This is one of the most frequent OBD2 trouble codes. Read the full article below to know what it means, how to fix it, and what other codes may show related to it.
Fuel Level Sensor Circuit High Input
This is a fairly cut-and-dried trouble code that doesn’t require extended explanation. Your vehicle’s Power Control Module (PCM) measures the remaining fuel in your gas tank from the low voltage signals sent by the fuel level sensor. A typical sensor reading should be no higher than 5volts, so any voltage reading outside the manufacturer specified range causes the PCM to save a P0463 code.
Like most sensor trouble codes, there are only a few explanations for the system to save a trouble code. Here are the most common issues that can cause a P0463.
- A problem with the fuel level sensor circuit (specifically the wiring and connectors)
- A faulty fuel level sensor (it can happen over time, but don’t assume this is the reason)
- Damage to the fuel level sensor float in the gas tank (this means having a professional drain and drop your gas tank to check for damage)
- Damage to, or corrosion in the gas tank (another drain and drop fix)
- A problem with the PCM (rare, as PCMs have a significant amount of electrical and physical protection from damage)
Here are the symptoms most people notice first that would indicate a P0463 code is the culprit:
- Illumination of the Check Engine Light (the PCM has detected an out of range voltage reading from the fuel level sensor)
- A fluctuating or inaccurate fuel gauge (It may be off by a quarter tank or read empty even after a fill up)
- Illumination of the Fuel Light and/or sounding of the alarm for low fuel (this is how most people discover they have a problem if the check engine light doesn’t go on first)
The first part of this troubleshooting process can easily be done by a competent DIY mechanic if you have an OBDII scanner and a basic knowledge of locating parts on an automobile. The second part of the process involving the inspection of the fuel tank may require professional equipment and training that most DIY mechanics are unlikely to have access to on their own. Here are the troubleshooting steps to follow for diagnosing the cause of a P0463 code:
- First, a mechanic will first verify if the P0463 is present and record any other OBDII codes stored by the vehicle’s computer.
- Next, they’ll clear all codes and attempt to recreate the scenario that may have caused the code to save the first time.
- During this test, the mechanic will need to keep an eye on the fuel gauge and the real time data displayed on the OBDII scanner. Fluctuations in voltage outside the manufacturer specs will help them determine if the fuel sensor is showing too much or too little fuel in the tank, and may help determine if the problem is physical or electrical.
- Finally, the mechanic will start checking on the probable causes of a P0463 starting with a close inspection of the wiring harness and fuel tank sensor. If they’ve checked the wiring and sensor for damage and all the connectors are tight, it may be necessary to remove the gas tank for inspection.
- Draining, removing and inspecting a vehicle fuel tank is best undertaken by professionals, so if you’ve tried fixing the wiring or replacing the sensor already, it may be time to make an appointment with your local repair shop to see if there are other reasons the P0463 continues to display on your OBDII scanner.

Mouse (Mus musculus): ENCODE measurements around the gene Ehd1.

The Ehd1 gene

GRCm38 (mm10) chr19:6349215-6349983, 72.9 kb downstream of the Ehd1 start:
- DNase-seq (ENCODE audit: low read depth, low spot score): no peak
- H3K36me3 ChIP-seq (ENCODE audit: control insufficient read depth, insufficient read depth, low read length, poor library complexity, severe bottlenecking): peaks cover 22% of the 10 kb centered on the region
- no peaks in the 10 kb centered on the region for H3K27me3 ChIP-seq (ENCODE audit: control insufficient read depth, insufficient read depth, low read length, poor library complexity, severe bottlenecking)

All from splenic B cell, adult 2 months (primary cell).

It’s important to follow the troubleshooting steps for this code closely, otherwise you may replace perfectly good parts without fixing the issue. Here some common errors many DIY mechanics and trained technicians often make with this process:
- Replacing the fuel pump when the problem is actually a damaged or faulty fuel gauge or fuel level sensor.
- Replacing larger, more expensive components before inspecting wiring and connectors for faults or shorts. (ALWAYS check the wiring before replacing a part)
- Replacing the fuel gauge when the problem is a corroded or otherwise damaged wire or connector.
How serious is this?
Your vehicle isn’t in any danger of suddenly exploding from this particular issue, but you may unexpectedly run out of gas or see your fuel light on when you still have plenty of gas in the tank. Getting stuck by the side of the highway in the winter or a summer thunderstorm isn’t fun, and without the ability to tell how much fuel is left in the tank can leave you in a real pickle. Moreover, running out of gas in rush hour city traffic can result in an accident. Bottom line, if your check engine light is on, get your vehicle checked out.
What repairs can fix the code?
Here are some of the repairs that may be needed to correct/eliminate a P0463:
- Repairing or replacing the fuel tank (labor intensive and expensive)
- Repairing or replacing the fuel level sensor float (labor intensive, but not particularly expensive)
- Repairing or replacing the fuel level sensor (may or may not be expensive depending on the vehicle and how easy it is to access the sensor)
- Replacing the wiring harness for the fuel level sensor (fairly simple and inexpensive)
- Tightening a loose connection in the fuel level sensor circuit (simple and free)
Your Check Engine Light exists for a reason. As soon as you see it, you should verify what codes are present with an OBDII scanner. If you can’t do that yourself, you can take it into a repair shop where they can diagnose the issue for you. Coding a P0463 won’t make your vehicle undrivable, but you do run a high risk of running out of gas unexpectedly. Pull the codes with your own scanner if you can, and check the wiring and connectors to the fuel level sensor first if you see a P0463. Otherwise, professional diagnosis and repair is highly recommended.